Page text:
Natural Rates and Terminal Fed Funds

The market recognizes that the indication by the FOMC at the end of last
year that four rates hikes in 2016 may be appropriate was far from the
At the same time, investors are coming around to the prospects
that the Fed is not one and done either.  

A key issue for investors and policymakers is what is the terminal rate for
Fed funds.
  This terminal rate is what economists call the natural or
neutral interest rate.  It is the rate that is consistent with full employment
and capacity utilization and stable prices.  

In June, the Fed’s dot-plot pointed to a long-term equilibrium rate
(natural or neutral rate) of 3%.
It has been steadily revised lower, which
is one of the most important signals from the Federal Reserve.  

The San Francisco Federal Reserve’s latest
address this issue.
  The analysis is interested in what
economists call r* (r-star).  It is the natural rate adjusted for inflation or real rate.  The current
estimate is that it is near zero.  It is expected to rise gradually. 
Historically, there is a strong statistical relationship between the growth of
potential GDP and the real natural rate,
of r*.  A 2% growth rate of potential GDP translates to about a 1%

R* closely tracks the four-quarter growth rate of potential GDP as
calculated by the Congressional Budget Office.  Those estimates are
projected 10-years out.  Using the CBO series, Kevin Lansing at the San
Fran Fed calculates that, given the historical
relationship, the CBO estimates point to a very gradual increase in the r* from
near zero now to 1% in 2026. 

If inflation is near 2% and r* is near 1%,
the long-term equilibrium rate for nominal Fed funds may be a
little below 3%
.  On one hand, that means that the FOMC may have
nearly completed its adjustment.  Consider that at the start of 2012; the dot plot implied a long-term equilibrium rate of 4%.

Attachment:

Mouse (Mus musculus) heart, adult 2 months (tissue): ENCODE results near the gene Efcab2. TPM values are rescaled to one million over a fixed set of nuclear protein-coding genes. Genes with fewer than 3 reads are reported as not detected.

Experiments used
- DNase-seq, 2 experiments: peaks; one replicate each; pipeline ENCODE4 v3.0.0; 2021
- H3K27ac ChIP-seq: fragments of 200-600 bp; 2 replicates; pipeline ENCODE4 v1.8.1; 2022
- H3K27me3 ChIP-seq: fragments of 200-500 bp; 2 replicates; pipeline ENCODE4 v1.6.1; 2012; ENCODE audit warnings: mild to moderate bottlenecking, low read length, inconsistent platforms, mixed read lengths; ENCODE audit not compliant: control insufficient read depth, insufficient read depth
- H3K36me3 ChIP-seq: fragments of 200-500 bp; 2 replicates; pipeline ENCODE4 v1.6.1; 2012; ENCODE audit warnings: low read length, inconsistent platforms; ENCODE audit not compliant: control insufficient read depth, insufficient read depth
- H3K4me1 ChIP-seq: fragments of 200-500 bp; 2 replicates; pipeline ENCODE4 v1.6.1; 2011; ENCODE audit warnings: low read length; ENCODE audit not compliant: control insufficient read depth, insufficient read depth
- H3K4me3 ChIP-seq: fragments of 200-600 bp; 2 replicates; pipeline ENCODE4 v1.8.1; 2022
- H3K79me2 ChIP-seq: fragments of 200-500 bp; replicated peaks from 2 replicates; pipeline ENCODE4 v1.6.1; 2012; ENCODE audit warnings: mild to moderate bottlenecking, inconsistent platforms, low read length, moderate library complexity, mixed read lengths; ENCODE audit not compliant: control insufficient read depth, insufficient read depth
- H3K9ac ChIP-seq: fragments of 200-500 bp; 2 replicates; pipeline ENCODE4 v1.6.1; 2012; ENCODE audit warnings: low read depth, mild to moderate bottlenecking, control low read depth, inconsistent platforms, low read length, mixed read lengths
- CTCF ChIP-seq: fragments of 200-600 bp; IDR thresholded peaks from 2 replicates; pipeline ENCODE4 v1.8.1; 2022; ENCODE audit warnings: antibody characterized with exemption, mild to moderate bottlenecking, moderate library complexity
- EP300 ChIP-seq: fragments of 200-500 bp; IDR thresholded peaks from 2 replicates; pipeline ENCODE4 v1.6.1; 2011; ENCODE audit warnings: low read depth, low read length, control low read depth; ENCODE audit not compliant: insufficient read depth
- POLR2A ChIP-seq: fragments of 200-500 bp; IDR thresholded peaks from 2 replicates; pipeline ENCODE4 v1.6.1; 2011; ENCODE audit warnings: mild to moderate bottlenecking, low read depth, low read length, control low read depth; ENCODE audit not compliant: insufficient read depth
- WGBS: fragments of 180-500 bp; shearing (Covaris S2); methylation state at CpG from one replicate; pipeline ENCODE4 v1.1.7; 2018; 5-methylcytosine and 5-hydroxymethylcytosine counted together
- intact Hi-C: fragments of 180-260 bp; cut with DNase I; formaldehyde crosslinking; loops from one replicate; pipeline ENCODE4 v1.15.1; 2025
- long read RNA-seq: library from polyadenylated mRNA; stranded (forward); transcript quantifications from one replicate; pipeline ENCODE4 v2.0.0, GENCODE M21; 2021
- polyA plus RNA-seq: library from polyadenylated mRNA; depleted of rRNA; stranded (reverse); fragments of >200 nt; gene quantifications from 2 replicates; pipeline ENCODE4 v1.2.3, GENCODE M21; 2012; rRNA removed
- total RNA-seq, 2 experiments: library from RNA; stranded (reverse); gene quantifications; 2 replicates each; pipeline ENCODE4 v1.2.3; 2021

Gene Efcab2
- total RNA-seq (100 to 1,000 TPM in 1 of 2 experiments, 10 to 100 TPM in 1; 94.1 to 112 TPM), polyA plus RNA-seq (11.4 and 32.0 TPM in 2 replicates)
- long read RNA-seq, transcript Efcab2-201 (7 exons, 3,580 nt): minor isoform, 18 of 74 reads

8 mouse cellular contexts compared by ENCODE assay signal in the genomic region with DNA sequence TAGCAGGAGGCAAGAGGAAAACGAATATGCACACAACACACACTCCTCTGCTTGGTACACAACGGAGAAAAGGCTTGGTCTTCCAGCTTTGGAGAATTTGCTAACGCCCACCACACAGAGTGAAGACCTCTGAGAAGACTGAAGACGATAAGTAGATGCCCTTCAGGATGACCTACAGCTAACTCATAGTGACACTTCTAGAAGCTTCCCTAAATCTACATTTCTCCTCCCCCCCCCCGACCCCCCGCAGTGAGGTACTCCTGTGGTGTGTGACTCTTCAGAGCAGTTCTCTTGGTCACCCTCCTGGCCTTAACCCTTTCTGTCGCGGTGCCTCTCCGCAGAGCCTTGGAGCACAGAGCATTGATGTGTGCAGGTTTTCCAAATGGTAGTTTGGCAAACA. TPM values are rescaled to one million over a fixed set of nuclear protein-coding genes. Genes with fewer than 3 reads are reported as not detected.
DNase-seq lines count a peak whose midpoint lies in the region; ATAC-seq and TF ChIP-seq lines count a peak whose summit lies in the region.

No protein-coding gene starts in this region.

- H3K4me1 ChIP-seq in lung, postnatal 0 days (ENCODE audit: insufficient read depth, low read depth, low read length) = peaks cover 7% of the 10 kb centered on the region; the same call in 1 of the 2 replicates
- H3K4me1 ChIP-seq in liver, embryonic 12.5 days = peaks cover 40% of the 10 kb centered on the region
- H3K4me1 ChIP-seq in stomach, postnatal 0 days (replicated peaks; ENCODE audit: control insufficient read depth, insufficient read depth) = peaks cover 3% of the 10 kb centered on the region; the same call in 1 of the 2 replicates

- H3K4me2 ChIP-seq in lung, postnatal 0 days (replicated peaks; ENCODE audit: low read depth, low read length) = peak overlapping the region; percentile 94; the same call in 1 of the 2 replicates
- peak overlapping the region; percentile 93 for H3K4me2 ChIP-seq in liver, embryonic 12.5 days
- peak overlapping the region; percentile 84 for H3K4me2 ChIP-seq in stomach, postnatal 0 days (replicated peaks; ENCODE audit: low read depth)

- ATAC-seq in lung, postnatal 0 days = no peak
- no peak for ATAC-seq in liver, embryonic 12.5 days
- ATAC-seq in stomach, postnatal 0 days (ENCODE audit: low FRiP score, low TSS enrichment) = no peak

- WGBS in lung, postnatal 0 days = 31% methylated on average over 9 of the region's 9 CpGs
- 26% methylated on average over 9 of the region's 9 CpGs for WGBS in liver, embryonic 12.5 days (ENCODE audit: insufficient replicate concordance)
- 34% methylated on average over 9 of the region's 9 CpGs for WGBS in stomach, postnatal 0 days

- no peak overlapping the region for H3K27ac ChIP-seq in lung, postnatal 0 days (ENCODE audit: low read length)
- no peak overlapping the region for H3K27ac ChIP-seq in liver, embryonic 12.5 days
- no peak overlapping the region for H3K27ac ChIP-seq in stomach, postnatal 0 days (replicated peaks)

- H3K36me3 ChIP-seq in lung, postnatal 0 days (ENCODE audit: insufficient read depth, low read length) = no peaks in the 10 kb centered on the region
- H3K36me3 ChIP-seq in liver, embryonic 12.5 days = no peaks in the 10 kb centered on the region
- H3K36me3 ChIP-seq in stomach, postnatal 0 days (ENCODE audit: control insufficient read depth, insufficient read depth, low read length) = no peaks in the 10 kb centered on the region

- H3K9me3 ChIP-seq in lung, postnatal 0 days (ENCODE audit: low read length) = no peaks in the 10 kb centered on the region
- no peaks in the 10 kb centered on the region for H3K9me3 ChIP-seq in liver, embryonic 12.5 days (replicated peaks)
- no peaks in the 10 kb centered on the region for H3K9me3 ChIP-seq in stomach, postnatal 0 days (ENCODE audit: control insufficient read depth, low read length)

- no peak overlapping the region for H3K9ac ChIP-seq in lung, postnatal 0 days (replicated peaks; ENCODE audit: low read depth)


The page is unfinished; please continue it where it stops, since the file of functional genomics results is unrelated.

When looking at the historical
performance, Lansing notes that r* is on
a downward slope, that predates the Great Financial Crisis.
  Real Fed
funds were below what was implied by r* between Q1 2001 and Q1
2006.  Some argue that it was this easy policy that fueled the housing
market bubble.  Others argue that the source of the bubble was not easy
monetary policy by lax lending standards.  

In any event, the decline in potential GDP growth has direct implications
for r*.
  In 2006, the CBO estimated potential growth at 2.5%. 
Now it is 2.0%.  The decline in potential growth projections fuels the
secular stagnation debate.   At the same time, the low levels
discussed here means that in future cyclical downturns, the lower bound (zero)
may be approached.  

The Federal Reserve like the central banks in the UK, Australia, New
Zealand and Canada, appear not to have been persuaded the negative interest rates are appropriate for them.
Personnel may change, and this is not a
commitment, but there seems to a clear bias
against negative interest rates.

At the same time, as the Fed’s Fischer did earlier, officials are not
particularly critical of the negative rate regimes by the ECB, a few other
European countries, and Japan. 

Nor does the IMF seem particularly opposed.   Some were critical that
last week, Yellen stuck to the current Fed playbook of asset purchases and forward guidance.  She did concede that a
wider range of assets may be purchased
Suggestions like boosting the inflation
target do not seem particularly helpful
at this stage.  Changing the Fed’s target from inflation to nominal GDP
may be worth investigating, but it may require a change in the Fed’s charter.



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